Tue 25 Aug 2009
Via Marc Smith's Connected Action blog, I learned about Jenny Preece and Ben Sheniderman's paper in a new journal:
Preece, Jennifer and Shneiderman, Ben (2009). The Reader-to-Leader Framework: Motivating Technology-Mediated Social Participation, AIS Transactions on Human-Computer Interaction (1) 1, pp. 13-32. (link)
Drawing on a huge amount of prior research, the paper develops an interesting model of the progression of participation in online collective action (although they don't call it that). Actually, I would say the references in this paper are almost entirely must-reads for anyone interested in online participation, and the manner in which Preece and Shneiderman go through them is almost like the syllabus for a good course on understanding online participation.
(Click for a larger image.)
The figure above highlights the paper's main model. I like that the authors include all those arrows to indicate that it's not a step-wise progression from one stage to the next. I think this is a key point. Preece and Shneiderman talk a bit about Lave and Wenger's notion of Legitimate Peripheral Participation. One of the key misconceptions of that work is that it suggests a linear path from periphery to center. But Lave and Wenger go out of their way to argue that although there are some activities that are peripheral (yet legitimate) there are many paths from them towards others types of participation. They also argue that 'central' is not the right idea since communities are constantly in flux, and suggest 'full participation' is a better term. I think Preece and Shneiderman are on board with all of this.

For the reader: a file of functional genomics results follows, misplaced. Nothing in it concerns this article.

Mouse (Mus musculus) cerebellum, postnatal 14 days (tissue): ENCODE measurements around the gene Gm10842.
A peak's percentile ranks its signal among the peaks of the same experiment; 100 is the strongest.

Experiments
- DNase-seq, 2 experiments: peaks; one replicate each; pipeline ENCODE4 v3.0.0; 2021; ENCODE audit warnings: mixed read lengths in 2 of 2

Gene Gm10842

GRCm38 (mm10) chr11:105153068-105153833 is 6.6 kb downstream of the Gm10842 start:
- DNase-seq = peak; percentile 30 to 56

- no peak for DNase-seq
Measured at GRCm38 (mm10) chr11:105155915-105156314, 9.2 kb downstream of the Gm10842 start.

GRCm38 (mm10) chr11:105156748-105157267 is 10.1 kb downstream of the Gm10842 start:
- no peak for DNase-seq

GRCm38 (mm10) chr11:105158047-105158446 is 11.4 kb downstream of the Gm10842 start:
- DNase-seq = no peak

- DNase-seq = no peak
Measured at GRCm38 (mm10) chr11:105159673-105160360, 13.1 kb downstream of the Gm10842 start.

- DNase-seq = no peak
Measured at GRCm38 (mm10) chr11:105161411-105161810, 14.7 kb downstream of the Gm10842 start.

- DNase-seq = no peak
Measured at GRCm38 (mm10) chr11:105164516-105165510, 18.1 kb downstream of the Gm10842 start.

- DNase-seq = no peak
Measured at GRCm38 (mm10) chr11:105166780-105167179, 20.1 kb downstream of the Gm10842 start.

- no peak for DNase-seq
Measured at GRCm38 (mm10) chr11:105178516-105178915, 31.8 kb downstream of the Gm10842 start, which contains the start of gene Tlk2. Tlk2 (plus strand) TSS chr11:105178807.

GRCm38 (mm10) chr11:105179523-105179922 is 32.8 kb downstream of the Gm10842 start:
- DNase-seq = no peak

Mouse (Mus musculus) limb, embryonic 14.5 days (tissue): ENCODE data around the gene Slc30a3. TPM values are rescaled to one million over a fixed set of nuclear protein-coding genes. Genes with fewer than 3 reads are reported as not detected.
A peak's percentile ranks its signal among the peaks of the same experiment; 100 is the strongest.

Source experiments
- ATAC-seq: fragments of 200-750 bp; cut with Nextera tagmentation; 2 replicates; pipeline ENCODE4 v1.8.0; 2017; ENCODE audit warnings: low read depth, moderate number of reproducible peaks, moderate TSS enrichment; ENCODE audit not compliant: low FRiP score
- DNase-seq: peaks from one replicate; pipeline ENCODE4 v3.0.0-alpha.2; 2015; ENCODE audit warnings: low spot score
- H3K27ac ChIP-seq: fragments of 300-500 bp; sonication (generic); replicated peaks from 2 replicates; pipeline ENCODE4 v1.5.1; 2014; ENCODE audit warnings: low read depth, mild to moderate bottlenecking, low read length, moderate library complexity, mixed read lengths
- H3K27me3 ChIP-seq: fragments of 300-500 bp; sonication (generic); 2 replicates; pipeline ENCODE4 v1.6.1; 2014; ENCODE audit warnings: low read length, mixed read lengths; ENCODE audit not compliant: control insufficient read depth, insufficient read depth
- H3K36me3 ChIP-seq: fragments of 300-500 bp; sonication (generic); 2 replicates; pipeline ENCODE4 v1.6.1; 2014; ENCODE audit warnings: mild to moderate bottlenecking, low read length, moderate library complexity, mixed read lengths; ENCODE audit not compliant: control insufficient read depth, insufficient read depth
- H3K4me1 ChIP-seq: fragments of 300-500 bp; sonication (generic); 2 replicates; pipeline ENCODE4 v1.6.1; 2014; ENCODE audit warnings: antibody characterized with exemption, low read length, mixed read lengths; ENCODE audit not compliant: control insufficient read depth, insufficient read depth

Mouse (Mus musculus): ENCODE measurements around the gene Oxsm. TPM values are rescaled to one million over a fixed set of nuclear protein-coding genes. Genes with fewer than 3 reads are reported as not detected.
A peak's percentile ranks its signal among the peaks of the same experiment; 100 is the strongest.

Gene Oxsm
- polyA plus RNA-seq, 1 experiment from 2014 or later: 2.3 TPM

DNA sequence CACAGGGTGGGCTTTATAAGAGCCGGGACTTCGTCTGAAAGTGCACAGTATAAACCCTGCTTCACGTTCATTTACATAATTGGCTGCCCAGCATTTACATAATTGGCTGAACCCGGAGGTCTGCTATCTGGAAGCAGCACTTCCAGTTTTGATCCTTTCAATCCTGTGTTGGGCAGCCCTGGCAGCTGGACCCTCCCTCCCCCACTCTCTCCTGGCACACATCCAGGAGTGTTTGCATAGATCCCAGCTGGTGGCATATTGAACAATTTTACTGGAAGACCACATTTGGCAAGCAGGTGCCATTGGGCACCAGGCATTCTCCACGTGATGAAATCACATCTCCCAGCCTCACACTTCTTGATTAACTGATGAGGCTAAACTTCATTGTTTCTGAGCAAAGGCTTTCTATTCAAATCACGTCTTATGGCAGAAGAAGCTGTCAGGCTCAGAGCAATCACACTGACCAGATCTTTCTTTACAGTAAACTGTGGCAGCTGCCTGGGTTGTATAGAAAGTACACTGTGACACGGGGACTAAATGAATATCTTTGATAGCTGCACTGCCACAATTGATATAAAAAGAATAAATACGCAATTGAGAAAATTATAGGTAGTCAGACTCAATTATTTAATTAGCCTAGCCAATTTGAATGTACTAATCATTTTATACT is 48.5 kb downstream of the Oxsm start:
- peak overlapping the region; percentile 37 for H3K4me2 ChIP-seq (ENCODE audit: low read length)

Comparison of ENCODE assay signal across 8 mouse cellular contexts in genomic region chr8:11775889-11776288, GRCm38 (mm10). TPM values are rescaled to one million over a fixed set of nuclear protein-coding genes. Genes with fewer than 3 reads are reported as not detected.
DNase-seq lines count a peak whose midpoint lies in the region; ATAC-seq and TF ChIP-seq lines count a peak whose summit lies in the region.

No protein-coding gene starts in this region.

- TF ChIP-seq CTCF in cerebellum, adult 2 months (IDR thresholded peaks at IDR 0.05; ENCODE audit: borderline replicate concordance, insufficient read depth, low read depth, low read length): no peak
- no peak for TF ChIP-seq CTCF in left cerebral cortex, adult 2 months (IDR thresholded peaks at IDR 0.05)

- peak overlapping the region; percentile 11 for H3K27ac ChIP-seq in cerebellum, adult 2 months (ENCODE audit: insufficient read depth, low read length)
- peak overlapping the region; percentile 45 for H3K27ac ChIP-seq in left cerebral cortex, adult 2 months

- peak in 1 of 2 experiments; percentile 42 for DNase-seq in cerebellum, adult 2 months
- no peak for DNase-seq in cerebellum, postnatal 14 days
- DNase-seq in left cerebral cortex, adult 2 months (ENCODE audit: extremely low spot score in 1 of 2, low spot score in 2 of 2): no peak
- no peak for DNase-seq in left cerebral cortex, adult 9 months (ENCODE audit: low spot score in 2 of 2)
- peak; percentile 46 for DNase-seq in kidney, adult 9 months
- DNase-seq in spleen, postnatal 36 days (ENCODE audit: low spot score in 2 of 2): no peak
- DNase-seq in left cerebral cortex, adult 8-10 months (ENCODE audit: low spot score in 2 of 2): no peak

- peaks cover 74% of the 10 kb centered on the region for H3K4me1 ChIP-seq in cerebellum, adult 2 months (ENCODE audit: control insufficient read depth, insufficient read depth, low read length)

I am thinking about another way to conceive of this model which highlights another key point: progressing in participation usually means supplementing participation with new knowledge, activities, and social interactions, but not supplanting the previous forms. A 'leader' on Wikipedia is certainly still a 'reader,' and though she may spend less time fixing typographical errors (as a 'contributor' might) and more time arbitrating disputes, the progression is often about growth rather than a substitution. An alternative way of visualizing this progression is below.
(Click for a larger image.)
This is not a perfect way either, more of a straw man. Gain some things, lose some things. One thing lost in this new visualization is the progression of thick green arrows that indicate the path that Preece and Shneiderman argue many users follow.
I don't think this alternative way of looking at the progression of participation fundamentally alters Shneiderman and Preece's argument. From one point of view, this is just a quibble about visualization. But actually I think the venn-style highlights that reading is a starting point, and the progression from there goes in many directions. At the same time, deeper forms of participation each share much in common with others, but some new activities as well. For me, even though the more linear style is common for visualizations of conceptual models, it's important that the model not imply separations that might not exist, and that it emphasizes that increasing participation is often a process of learning and growth which allows deeply embedded participants to experience more and share more with a diverse array of others.